But then, I’m kind of having fun. I keep coming back to what we expected of QPR this season which was, basically, a bin fire. Three wins from the final 23 games of last season, another change of manager, another fire sale of anybody half decent, a turnover in squad the likes of which I cannot remember since the administration days, another cut in the wage bill… coming out of the pre-season game at Boreham Wood I couldn’t see where 42 points were coming from this season. To be as high as we are, with as many points as we’ve got, with as many away wins as we’ve got, is a pleasant surprise, and should be warmly embraced as such, not used as fuel for expectation levels that we then chastise the team for not meeting.
We’re also bloody entertaining to watch. Second top scorers in the league with the third worst defence, it’s rarely been dull this season. I hear people coming out of 4-2 home wins against Blackburn pining for us to just grind out a 1-0 and I wonder why. We had enough grinding last year under Steve McClaren to start a gay dating app and it didn’t get us any further forward than we are now, while at the same time boring us rigid and rendering away games a pointless waste of money for the travelling fans.
Yes, dear God, I think we could do with being a bit more pragmatic. Not having strikers launch 30 yard pass backs into our own box when we’re 2-1 up at home to Middlesbrough, for instance. Not having a nervous, out of form goalkeeper attempting ambitious through balls during a period of pressure away to Fulham with the score 1-1, for example. We need to be more game smart, we need a better sense of when we’re in trouble and need to just hunker down and get through a period of play, and we need to stop doing really, really stupid things to ourselves.
But when you’re a midtable team, as it looks like we’re going to be, do I want to spend the next 23 games working on being more compact? I do not. I want to spend the next 23 games watching the footballing flamethrower that is Ebere Eze on one side and Bright Osayi-Samuel on the other and to hell with the consequences.
Links >>> Bowen’s eclectic start – Interview >>> Routledge wins it – History >>> Linington in charge – Referee >>> Reading Official website >>> Tilehurst End – Blog >>> Hob Nob Anyone? Forum >>> Reading Chronicle – Local Paper >>> Get Reading – Local Paper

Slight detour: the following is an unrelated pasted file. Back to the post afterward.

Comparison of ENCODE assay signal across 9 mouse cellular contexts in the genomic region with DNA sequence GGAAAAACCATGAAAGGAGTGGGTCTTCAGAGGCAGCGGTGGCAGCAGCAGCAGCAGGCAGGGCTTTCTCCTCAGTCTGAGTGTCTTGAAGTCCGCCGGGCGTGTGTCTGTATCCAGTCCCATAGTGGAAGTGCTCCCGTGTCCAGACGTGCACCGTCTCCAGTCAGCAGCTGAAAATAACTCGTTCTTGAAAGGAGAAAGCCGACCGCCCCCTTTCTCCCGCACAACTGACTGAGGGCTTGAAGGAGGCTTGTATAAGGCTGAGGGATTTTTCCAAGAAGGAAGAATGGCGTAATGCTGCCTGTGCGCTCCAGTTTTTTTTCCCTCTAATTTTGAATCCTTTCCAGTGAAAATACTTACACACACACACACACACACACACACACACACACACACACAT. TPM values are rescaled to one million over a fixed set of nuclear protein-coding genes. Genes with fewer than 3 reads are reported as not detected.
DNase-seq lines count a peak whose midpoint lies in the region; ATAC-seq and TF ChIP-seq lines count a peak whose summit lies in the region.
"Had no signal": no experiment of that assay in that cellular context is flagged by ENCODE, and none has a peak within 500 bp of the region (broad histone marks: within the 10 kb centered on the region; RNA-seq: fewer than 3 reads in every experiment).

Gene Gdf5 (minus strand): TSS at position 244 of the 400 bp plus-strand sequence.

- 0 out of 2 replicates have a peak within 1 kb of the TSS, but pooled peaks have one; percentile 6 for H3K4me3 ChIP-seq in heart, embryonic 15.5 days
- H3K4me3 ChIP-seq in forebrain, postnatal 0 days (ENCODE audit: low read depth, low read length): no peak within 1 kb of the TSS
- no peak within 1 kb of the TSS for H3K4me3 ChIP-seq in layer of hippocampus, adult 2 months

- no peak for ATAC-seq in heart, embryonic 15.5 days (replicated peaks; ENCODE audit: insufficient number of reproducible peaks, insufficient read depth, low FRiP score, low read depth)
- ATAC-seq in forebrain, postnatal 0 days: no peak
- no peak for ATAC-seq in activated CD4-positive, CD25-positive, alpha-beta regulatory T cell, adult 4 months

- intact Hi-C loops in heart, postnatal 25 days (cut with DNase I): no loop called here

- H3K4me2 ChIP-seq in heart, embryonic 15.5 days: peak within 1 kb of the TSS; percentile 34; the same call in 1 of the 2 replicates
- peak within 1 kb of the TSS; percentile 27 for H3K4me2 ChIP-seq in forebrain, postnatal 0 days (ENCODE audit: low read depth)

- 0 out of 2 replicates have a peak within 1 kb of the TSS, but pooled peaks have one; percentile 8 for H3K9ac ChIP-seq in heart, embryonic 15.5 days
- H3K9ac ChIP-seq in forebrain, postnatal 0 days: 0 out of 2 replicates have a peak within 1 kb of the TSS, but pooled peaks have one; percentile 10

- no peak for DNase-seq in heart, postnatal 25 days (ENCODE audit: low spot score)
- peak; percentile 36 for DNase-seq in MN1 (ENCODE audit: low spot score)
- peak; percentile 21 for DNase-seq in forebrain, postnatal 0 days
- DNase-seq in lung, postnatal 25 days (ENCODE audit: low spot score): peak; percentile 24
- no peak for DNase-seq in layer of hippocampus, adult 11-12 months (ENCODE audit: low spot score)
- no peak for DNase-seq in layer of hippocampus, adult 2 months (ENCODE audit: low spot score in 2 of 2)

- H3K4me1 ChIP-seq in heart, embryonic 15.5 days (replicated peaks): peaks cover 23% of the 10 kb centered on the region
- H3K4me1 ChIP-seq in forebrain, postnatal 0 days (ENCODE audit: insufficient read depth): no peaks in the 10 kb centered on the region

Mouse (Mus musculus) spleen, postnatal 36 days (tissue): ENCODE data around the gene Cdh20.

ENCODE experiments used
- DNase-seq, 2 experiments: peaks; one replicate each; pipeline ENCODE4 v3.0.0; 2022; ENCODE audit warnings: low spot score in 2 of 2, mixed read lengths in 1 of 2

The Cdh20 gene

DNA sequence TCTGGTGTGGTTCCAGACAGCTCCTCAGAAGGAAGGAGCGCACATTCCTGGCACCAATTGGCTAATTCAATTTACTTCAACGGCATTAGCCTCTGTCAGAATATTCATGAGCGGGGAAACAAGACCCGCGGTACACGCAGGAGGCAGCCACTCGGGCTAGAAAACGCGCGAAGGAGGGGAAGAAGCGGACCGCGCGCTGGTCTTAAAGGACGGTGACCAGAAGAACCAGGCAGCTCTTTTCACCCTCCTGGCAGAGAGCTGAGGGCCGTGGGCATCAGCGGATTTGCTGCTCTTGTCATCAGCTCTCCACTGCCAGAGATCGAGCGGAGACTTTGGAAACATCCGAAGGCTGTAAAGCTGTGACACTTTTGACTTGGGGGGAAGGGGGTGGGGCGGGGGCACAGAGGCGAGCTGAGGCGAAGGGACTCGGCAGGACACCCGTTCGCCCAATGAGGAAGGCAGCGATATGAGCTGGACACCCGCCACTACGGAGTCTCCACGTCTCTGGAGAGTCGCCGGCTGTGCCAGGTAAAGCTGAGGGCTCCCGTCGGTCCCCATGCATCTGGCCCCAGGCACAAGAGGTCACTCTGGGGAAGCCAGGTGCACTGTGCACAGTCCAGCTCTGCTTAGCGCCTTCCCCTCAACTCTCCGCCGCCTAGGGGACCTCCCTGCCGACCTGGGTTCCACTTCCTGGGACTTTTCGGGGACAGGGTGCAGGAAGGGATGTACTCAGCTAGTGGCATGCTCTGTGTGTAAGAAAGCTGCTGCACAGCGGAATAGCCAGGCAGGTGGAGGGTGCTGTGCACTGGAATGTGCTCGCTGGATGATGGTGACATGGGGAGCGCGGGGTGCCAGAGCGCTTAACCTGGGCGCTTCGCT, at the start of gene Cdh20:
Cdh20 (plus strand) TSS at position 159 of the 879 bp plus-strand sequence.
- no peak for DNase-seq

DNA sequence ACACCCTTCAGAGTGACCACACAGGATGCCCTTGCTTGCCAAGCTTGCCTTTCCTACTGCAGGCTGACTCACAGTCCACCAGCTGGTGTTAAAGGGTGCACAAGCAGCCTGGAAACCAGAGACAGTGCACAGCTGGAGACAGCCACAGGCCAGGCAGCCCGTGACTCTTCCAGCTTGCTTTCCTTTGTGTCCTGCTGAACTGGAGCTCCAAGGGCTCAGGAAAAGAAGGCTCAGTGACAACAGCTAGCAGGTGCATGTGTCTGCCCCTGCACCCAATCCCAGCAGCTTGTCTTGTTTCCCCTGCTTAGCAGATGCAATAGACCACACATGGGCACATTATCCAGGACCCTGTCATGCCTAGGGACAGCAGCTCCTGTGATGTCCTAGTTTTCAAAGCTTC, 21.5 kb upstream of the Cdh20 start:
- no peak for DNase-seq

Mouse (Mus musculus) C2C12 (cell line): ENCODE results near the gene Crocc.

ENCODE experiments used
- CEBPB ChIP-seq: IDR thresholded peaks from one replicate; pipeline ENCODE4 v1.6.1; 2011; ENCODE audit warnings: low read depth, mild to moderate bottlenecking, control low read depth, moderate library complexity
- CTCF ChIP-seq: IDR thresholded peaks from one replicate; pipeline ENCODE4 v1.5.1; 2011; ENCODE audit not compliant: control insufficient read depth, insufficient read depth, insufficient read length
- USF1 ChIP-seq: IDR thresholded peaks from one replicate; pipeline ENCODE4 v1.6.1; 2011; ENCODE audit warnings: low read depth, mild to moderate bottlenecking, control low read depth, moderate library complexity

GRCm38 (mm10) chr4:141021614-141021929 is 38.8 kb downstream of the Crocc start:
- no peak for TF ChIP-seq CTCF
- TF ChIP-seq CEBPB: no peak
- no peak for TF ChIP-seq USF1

Geoff Cameron Facts No.79 In The Series – Sports analytics firm OPTA credited Geoff’s stylish new man bun with the assist for Naby Sarr’s 95th minute equaliser for Charlton at Loftus Road on Saturday. It’s the bun’s first of the season.
Team News: QPR continue to be without Yoann Barbet whose initial six/seven week recovery from a calf injury has been extended by a set back in training. Liam Kelly is fit again however so expect that debate about whether he or Joe Lumley should start to blow up again soon. Bright Osayi-Samuel was man of the match off the bench against Charlton but Warbs Warburton has been talking up his ability as an impact sub. There’s sure to be rotation over the next three or four games with the new QPR manager disparaging of the fixture list and its demand on players at this time of year. Expect most of the subs from Saturday to be involved from the start at some point either today or against Hull. This time last year QPR had five ever presents and a sixth player who’d missed just one game – this time around only Ebere Eze and Ryan Manning have started all 23 league games, with Hall, Leistner, Lumley and Cameron following on in joint second place on 17.
Reading’s top scorer George Puscas took one look at the festive fixture list and immediately pulled a Joel Lynch – out since December 11 and not playing today either. A bright start to life as Reading manager by Mark Bowen has been derailed rather by injuries to not only Puscas but also Ovie Ejaria and John Swift who were both superb in the first meeting between these sides this season. Ejaria has started the last three and Swift was back on the bench for last week’s 3-0 win at home to Derby. Matt Miazga, who could easily have been sent off by a less lenient referee in the Loftus Road fixture, is a doubt for this one with a chip on both shoulders.
Elsewhere: A capitalist economy relies on competition to drive standards up and prices down in the market, and there’s no finer example of this in action than televised football. Sky’s evil hold on the sport in this country, selfishly hoarding all the English leagues and top flights from around Europe in one place with one subscription, has thankfully now been broken up. A victory for the consumer, who can now enjoy the chance to fork over for Sky, BT Sport, Premier Sports and, as of this December, Amazon Prime, to get the same package of games they used to get for one monthly payment to Sky. And for the common or garden match attending football fan, who’s gone from losing four Premier League games and two Championship ones to late notice kick off changes a week, to this glorious new future where 12 matches are being shown today in six different kick off slots ranging from 12.30 to 20.00. Thank goodness that monopoly was broken up eh? I’m truly feeling like one of life’s winners today.